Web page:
It may seem like I’ve done a lot of reading recently. In reality, I’ve just finished a lot of reading recently. I’ve had a lot of books (especially non-fiction) spinning all at once, and they’ve all kind of wrapped up.
Last week I finally finished reading Gorilla Mindset by Mike Cernovich. This is one that I’ve been reading since the beginning of the year. That’s pretty odd, because one of the great things about this book is how quick and easy of a read it is.
“Wait a sec,” you say. “How does that work?”
This book took me a long time to finish because I was too busy implementing it. Even before I was halfway done, I knew there were things in the book that I wanted – that I needed to do. For myself, I decided to focus on a few things at a time rather than trying to make every change all at once. I’ve had good results with that.
Let me get this out of the way: I detest self-help books. Most of them are completely full of shit and aren’t worth the paper they’re printed on. Most of them give you advice that isn’t all that helpful. Which is fine, because most of them are written for people who don’t actually want to change. This book isn’t like that. Mr. Cernovich actually wants to help you. For the typical self-help reader, that will make this a book they don’t actually want. But for those looking to actually improve their lives, this is the rare self-help book that’s actually worth a damn.
In simple terms, this book is largely about how to actually accomplish more and get things done. Not only that, it gives good advice on getting better quality out of what you’re doing. That particular combination is powerful for becoming more successful at basically everything you do.
The frustrating thing about reading this book is how many of Mr. Cernovich’s suggestions are ways that I used to live my life. I’ve let many of them slip. I had good reason to. I had some specific life circumstances that I had to react to. But those circumstances are long over, and it’s well past time that I returned to my old mindsets. This book gave me the boot to the ass that I needed to do that. It also brought some excellent new ideas that have proven to be very helpful.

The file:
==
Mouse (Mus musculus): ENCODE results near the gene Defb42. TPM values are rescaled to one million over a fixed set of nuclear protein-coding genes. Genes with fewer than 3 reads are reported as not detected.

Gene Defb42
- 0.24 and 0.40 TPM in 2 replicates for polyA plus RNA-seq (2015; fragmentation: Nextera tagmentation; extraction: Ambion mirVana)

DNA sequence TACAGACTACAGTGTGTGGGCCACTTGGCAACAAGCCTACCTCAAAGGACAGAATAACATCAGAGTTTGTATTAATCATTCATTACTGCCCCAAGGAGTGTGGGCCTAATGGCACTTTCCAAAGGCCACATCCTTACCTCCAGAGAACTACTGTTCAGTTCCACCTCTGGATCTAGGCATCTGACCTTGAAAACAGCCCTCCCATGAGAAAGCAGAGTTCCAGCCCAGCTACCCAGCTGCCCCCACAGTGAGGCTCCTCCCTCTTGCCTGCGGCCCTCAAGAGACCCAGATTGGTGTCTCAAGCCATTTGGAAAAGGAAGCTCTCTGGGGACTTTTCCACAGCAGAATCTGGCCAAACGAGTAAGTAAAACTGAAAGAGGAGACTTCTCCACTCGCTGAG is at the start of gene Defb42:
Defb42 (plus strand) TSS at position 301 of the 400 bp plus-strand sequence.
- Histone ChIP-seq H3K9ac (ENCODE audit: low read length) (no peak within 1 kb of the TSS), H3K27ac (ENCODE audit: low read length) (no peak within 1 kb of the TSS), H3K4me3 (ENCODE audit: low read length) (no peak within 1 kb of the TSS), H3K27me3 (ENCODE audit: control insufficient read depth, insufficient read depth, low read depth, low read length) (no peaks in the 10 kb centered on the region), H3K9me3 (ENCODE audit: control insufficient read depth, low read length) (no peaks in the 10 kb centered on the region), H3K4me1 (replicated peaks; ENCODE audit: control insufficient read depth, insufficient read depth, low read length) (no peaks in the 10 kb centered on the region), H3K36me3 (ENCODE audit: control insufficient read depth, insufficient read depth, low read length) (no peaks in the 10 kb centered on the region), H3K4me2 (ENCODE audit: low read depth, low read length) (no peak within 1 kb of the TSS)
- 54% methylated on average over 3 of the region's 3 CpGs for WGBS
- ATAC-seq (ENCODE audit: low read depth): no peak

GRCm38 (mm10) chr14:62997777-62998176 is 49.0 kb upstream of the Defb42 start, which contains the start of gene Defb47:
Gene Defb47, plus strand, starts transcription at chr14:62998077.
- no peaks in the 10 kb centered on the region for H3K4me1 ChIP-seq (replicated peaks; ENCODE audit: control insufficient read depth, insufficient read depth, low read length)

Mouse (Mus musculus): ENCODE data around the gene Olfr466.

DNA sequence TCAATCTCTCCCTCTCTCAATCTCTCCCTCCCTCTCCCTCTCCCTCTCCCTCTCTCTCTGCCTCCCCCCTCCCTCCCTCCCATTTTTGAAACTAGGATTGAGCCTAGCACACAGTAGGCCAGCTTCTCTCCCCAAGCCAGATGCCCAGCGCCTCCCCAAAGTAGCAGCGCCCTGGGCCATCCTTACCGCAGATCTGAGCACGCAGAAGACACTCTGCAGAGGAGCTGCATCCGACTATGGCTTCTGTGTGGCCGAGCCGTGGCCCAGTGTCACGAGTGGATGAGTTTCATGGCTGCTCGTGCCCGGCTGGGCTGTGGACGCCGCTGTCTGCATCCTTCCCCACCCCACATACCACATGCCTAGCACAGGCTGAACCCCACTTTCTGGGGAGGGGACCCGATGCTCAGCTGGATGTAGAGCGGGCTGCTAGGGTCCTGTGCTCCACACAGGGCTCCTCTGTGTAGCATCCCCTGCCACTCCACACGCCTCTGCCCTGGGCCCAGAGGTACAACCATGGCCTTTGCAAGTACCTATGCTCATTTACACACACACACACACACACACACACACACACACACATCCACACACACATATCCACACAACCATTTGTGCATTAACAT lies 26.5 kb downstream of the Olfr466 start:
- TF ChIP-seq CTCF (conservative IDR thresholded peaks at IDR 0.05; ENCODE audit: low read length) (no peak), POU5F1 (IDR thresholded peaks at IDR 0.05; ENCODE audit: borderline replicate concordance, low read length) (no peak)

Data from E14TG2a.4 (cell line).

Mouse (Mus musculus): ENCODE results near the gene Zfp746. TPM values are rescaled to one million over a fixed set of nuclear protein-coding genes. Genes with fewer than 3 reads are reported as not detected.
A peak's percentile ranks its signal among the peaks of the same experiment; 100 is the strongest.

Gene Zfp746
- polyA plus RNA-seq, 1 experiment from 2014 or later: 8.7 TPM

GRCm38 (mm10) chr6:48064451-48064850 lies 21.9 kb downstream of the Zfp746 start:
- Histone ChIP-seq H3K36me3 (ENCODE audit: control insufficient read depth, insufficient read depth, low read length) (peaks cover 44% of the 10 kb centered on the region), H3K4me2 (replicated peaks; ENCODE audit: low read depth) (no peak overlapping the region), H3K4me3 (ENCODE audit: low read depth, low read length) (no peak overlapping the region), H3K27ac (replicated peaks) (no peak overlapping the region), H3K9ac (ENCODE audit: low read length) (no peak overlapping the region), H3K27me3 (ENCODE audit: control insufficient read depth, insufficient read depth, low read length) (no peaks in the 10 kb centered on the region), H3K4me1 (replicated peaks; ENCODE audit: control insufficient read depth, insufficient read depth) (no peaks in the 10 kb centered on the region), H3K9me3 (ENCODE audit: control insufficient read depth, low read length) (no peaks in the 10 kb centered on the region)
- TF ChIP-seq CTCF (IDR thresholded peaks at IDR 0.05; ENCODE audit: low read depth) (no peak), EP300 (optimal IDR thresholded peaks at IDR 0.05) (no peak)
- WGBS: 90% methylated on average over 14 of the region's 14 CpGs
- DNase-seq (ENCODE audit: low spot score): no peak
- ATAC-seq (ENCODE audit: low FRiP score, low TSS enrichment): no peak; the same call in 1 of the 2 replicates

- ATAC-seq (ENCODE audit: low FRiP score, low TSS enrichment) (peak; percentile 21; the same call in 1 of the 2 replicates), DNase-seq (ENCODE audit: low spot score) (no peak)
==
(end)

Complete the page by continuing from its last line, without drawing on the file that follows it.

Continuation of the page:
One other thing that’s truly great about this book is that it’s not wasting space on filler. A great many non-fiction books have a single great idea, cover that idea thoroughly in the first few chapters, and then spend the rest of the book repeating that same idea over and over and over. It’s the reason why I have shelves full of non-fiction books that I’ve never finished. Once I got the concept, the rest of the book just wasn’t worth reading. This book isn’t like that at all. Each chapter is actually covering something different. Each chapter covers the basic concept, gives some examples, and then gives a checklist and some “homework” at the end. A few of them also have some interviews with experts. That’s it – there’s no wasted filler.
As Mr. Cernovich himself points out, not every piece of advice in here is for everybody. There are a few things in the book that I don’t think will actually work very well with my own base personality. Take what works for you and apply it. As for the rest… see if you can apply the concept in another way. But if you can get through this entire book without finding two or three changes that will help your life in a major way, then congratulations on the amazing life you already lead. Keep living that life. For the rest of us, this book is a gold mine.
Gorilla Mindset gets five out of five stars. This book is an absolute must read.